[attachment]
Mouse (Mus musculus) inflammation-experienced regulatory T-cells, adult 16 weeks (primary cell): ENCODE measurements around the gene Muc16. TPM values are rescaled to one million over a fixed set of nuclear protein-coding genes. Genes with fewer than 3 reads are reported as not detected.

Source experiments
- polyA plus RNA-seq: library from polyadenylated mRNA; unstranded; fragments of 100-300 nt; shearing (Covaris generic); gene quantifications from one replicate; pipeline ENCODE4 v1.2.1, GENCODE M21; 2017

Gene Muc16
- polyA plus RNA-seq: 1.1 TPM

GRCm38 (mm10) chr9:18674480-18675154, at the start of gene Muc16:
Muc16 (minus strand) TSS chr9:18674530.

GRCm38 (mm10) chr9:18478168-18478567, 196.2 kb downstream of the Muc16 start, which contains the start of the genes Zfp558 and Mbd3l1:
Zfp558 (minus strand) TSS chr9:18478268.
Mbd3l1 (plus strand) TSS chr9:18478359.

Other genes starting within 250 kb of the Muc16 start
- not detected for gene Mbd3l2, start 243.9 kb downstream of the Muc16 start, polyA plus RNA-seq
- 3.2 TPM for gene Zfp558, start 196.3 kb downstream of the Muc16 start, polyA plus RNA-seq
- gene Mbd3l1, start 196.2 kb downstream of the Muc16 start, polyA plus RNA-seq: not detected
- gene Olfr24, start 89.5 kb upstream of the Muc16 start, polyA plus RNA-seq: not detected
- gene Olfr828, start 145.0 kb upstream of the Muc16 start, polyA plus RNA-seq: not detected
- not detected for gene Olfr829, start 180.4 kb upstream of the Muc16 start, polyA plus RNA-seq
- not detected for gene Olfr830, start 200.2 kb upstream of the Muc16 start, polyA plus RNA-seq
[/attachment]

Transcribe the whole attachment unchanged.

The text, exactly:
Mouse (Mus musculus) inflammation-experienced regulatory T-cells, adult 16 weeks (primary cell): ENCODE measurements around the gene Muc16. TPM values are rescaled to one million over a fixed set of nuclear protein-coding genes. Genes with fewer than 3 reads are reported as not detected.

Source experiments
- polyA plus RNA-seq: library from polyadenylated mRNA; unstranded; fragments of 100-300 nt; shearing (Covaris generic); gene quantifications from one replicate; pipeline ENCODE4 v1.2.1, GENCODE M21; 2017

Gene Muc16
- polyA plus RNA-seq: 1.1 TPM

GRCm38 (mm10) chr9:18674480-18675154, at the start of gene Muc16:
Muc16 (minus strand) TSS chr9:18674530.

GRCm38 (mm10) chr9:18478168-18478567, 196.2 kb downstream of the Muc16 start, which contains the start of the genes Zfp558 and Mbd3l1:
Zfp558 (minus strand) TSS chr9:18478268.
Mbd3l1 (plus strand) TSS chr9:18478359.

Other genes starting within 250 kb of the Muc16 start
- not detected for gene Mbd3l2, start 243.9 kb downstream of the Muc16 start, polyA plus RNA-seq
- 3.2 TPM for gene Zfp558, start 196.3 kb downstream of the Muc16 start, polyA plus RNA-seq
- gene Mbd3l1, start 196.2 kb downstream of the Muc16 start, polyA plus RNA-seq: not detected
- gene Olfr24, start 89.5 kb upstream of the Muc16 start, polyA plus RNA-seq: not detected
- gene Olfr828, start 145.0 kb upstream of the Muc16 start, polyA plus RNA-seq: not detected
- not detected for gene Olfr829, start 180.4 kb upstream of the Muc16 start, polyA plus RNA-seq
- not detected for gene Olfr830, start 200.2 kb upstream of the Muc16 start, polyA plus RNA-seq